If ever an altar of peace were needed, it is now. However, on 4 July 13 BC, the Roman senate beat us to it and commissioned the Art Pacis Augustae dedicated to Pax, goddess of peace.
The Art Pacis, as it is generally known, was commissioned to celebrate Emperor Augustus returning to Rome after his famous campaigns in France and Spain – known to the Ancient Romans as Gaul and Hispania. The construction of the Ara Pacis was intended to mark a long period of peace in the world.
The altar used to sit at the north east edge of the Campus Martius, which was a flood plain. Silt deposits from the River Tiber eventually buried the altar – but in 1938, one year before the outbreak of WWII, the altar was moved to its current location. It is now housed in a specially constructed museum with a glass front to protect it from the elements, while the traffic from the Lungotevere races past. The small museum is one of several buildings the Museo Nazionale Romano has across Rome.
The Art Pacis is also next door to the Temple of Augustus – which can be seen through the museum’s expansive window – so it is handy to visit them both in a morning or afternoon.
(If you are making your way from Piazza di Spagna along Via Dei Condotti, you can also take in Caffe Greco, Fendi and the VAT refund bureau along the way. Bonus.)
Ara Pacis decoration
The altar itself is housed in a richly decorated marble construction which was open to the elements. Originally the marble would have been painted in bright colours rather than being the pristine white edifice that exists today. There is an impressive flight of stairs leading into the altar room, perfect for processing. The classical decoration on the interior and exterior walls reflects the laws which governed altar rituals in Ancient Rome – called the lex aria.
You will see fruit and vines running along the walls – and the skulls of oxen. Fruit and vines convey the idea of the plentiful harvest and fertility – images of cattle are frequently used in mythology and belief systems, such as the cult of Mithras. The bull is a virile and powerful beast that is used in sacrificial rites.
The ox skulls on the Ara Pacis are called bucrania – ox skulls used for decoration in classical architecture. The bucrania embellishing the Ara Pacis are to denote piety in the rituals attached to the altar.
It is common for different belief systems and cults to use similar imagery – the lion, the eagle, bulls or oxen regularly crop up in iconography on different ancient monuments with different belief systems behind them.
Fruit and vines are also commonly used to represent abundance or the harvest – and in an altar dedicated to a great emperor and his military campaigns, they suggest that he is not only a great general, but a great provider whose reign brings abundance and prosperity to his people, as well as peace.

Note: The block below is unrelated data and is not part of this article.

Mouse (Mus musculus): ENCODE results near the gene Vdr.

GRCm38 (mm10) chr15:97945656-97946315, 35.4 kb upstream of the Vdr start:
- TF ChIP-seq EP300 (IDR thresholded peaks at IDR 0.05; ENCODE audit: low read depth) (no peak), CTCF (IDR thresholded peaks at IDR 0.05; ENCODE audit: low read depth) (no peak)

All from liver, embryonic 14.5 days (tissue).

Fertility in nature is also often linked to human fertility – and using animal images such as the lion or the bull to denote power and even virility in a leader is also common.
The imagery of the Ara Pacis therefore works at different levels in its celebration of the Emperor Augustus and his achievements, including the peace he brought to his empire.
The power of the emperor is also suggested in the exterior decoration, which shows scenes of nature – and figures who wear laurel wreaths on their heads to reflect the victories of the emperor which the altar is celebrating.
The figure of Rome (Roma) is there, too – a female bearing a helmet with one breast exposed, holding a sword in its decorated scabbard. She resembles the later image of Britannia and might have been used as the model for this – Britain was an important Roman colony.
There is also on the exterior walls of the altar building an image of the imperial family processing. Scholars often dispute the who’s who of the Ara Pacis – but you do not have to burn the midnight oil studying all the iconography to enjoy the beauty of the altar. It is rare to be able to enter an Ancient Roman altar – the one in the Forum dedicated to Julius Caesar by Augustus after his murder is little more than a shed now – so take this chance to get up close to history.
Before you climb the stairs to the altar, you can also marvel at busts of the emperors lined up for your inspection!
Ara Pacis – general info
There are interactive displays explaining the significance, architecture and imagery of the altar – and there is also a lecture theatre and a gift shop full of books and souvenirs. If it is a hot day, collapse by the fountain outside and relax.
And – most important – the WCs are in the basement at the far end of the museum behind the altar.
Entry is 10.50 euros per adult.
The Ara Pacis is also convenient to visit if you are planning to see the Vatican or Castel Sant’Angelo – it is located just across the Tiber from Ponte Umberto. Look on the map for Museo Nazionale Romano where the Ara Pacis is housed.
There are some excellent images of the Ara Pacis on the website Italian Ways.
See the Ara Pacis in colour at YouTube.
All images copyright A. Meredith 2019